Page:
I don't speculate or invest in comics or cards or toys or anything else. I've got 28 years experience, so if anyone should know how to do it, it should be me. But I think it's more or less pointless. I've decided I'm the bartender, I'm the pusher-man, I don't get hooked on my own product. I try to enjoy the stuff I sell for it's own merits, just as I live in the house I live not as an investment but as a home.
But everyday I'm asked, "What should I buy? What's worth money?" I don't know how to answer that question. It's illogical. If I thought what I was selling you would be worth twice as much in a month, why would I sell it to you?
Antiques Roadshow aside, it's extremely difficult to make money by collecting. If you already own something worth money, that's different. But to set out to do it is much, much harder than anyone realizes. Sure people get lucky, but it's not a way to try to make money.
Who should know better what comics to buy, or what brand of cards to collect, than me? And I don't have a clue.
But I'm told by people who have one little smidgen of the knowledge I have that somehow THEY know how to do it; ebay, or shows, or they got a friend. I usually shrug my shoulders and say, "Have at it."
You know, there is always the possibility they know something I don't know.
No there isn't. Truth is, I can't force the issue. I've already said my piece. It's way more difficult than it looks, even if you spent all your time doing it, and unless your time isn't worth anything, you might be better off gambling in something else.I know this sounds ridiculous to them; (just as I realize it probably sounds ridiculous to you readers). I probably benefit from this illusion to some extent -- though not with my active hyping -- but I do know that most people chose not to believe me. After all, there are entire industries built on the concept of collector value; price guides, conventions, shows like Antiques Roadshow. I won't argue with you. I'll just say this: I have tons of experience, and access, and inside knowledge -- and I DON'T SPECULATE.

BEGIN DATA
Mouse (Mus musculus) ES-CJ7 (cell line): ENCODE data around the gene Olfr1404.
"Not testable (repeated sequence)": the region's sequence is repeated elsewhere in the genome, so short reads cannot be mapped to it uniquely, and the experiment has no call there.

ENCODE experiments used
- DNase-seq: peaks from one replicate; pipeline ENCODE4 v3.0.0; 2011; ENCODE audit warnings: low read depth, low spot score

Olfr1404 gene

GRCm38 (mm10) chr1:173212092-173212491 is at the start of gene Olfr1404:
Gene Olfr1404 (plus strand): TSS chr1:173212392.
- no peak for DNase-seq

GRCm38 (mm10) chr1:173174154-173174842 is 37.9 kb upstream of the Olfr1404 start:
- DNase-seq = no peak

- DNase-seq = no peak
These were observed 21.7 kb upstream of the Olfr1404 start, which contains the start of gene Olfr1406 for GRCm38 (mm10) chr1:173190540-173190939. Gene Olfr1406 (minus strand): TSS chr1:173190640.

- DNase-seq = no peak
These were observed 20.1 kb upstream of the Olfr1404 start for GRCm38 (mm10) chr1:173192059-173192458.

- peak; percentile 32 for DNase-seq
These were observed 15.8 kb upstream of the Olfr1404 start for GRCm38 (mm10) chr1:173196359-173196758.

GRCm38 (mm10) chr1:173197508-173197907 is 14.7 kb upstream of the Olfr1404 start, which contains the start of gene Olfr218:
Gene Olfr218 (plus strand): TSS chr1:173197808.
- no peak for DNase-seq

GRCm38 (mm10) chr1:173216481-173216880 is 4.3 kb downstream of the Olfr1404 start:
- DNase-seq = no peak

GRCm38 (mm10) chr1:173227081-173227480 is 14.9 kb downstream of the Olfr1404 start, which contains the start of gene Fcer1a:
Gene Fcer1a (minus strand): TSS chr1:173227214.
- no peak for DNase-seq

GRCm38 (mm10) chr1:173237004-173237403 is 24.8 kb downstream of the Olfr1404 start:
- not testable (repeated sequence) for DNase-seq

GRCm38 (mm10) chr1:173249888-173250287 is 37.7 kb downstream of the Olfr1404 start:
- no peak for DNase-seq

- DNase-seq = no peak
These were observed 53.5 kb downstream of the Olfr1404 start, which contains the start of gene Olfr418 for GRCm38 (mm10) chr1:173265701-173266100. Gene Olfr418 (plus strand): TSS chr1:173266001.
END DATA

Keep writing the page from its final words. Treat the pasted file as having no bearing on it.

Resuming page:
However, if you want to read comics, or collect cards, or play with or decorate your desk with toys. Then I've got what you need. Hopefully, this is the majority of my customers.
This slowdown had me thinking for awhile that it might be an opportunity to make money in real estate. That maybe -- if I had some cash in hand -- I could invest in some commercial property, for instance.
That possibility is starting to fade, because the same dreadful conditions that might lower commercial prices to within reach, also are going to impact on my chances for profits. I'm beginning to think that I'll get by, again, maybe better than any other slowdown, but not so's there will be a pile of money at the end.
And I think I'm O.K. with that. I think, despite my supposed negatively, I had stars in my eyes about the possibilities of profiting from a bust. But I forgot that every bust I've seen in my store -- beanie babies, pogs, comics, cards, whatever -- has never really presented an opportunity for huge profits after they burst. No matter how much cash I might have. No matter how much experience. Slow is slow is slow. What remains is an afterglow, and illusion of it's former glories. Other people buy into the illusion that comics are worth money, or cards are going to go up in value, but not I.So why should real estate be any different? Historically, real estate hasn't been that great of an investment. Not to rubes like me, because that's what I would be. I'd be the equivalent of those people who come in my store who have a closet full of 'old' comics or 'old' cards and think they're rich.
What really brought this to a head, was a comment by someone over on the Bendbubble2 board that it might be time to buy a 'cheap' house and 'rent' it until it became worth something again.
The resident real estate agent over there, Marge, said:
Dudes, Rental investments haven't made REAL sense in Bend since the early 80's. I don't care if you pay cash or 30% down there is no sense in todays prices.You never make your maintenance and PITI. Now it's even worse. If you have bought or are buying in years 2006 to date, you are screwed. The only way you make money is by selling. Since the prices are going down for the next 3-4 years and will be held down for years after that, the only thing you gain is depreciation. If that works with your income , jump right in. Otherwise jump ship. I ask, why do people consider a house anything different than any other purchase that you have to maintain, that goes down in value as soon as you own it? Why should one expect a return on the investment? You use it, many don't maintain it, you but it like a car. It's not a diamond that may go up in value like gold. What is the point of the unrealistic expectations. Answers?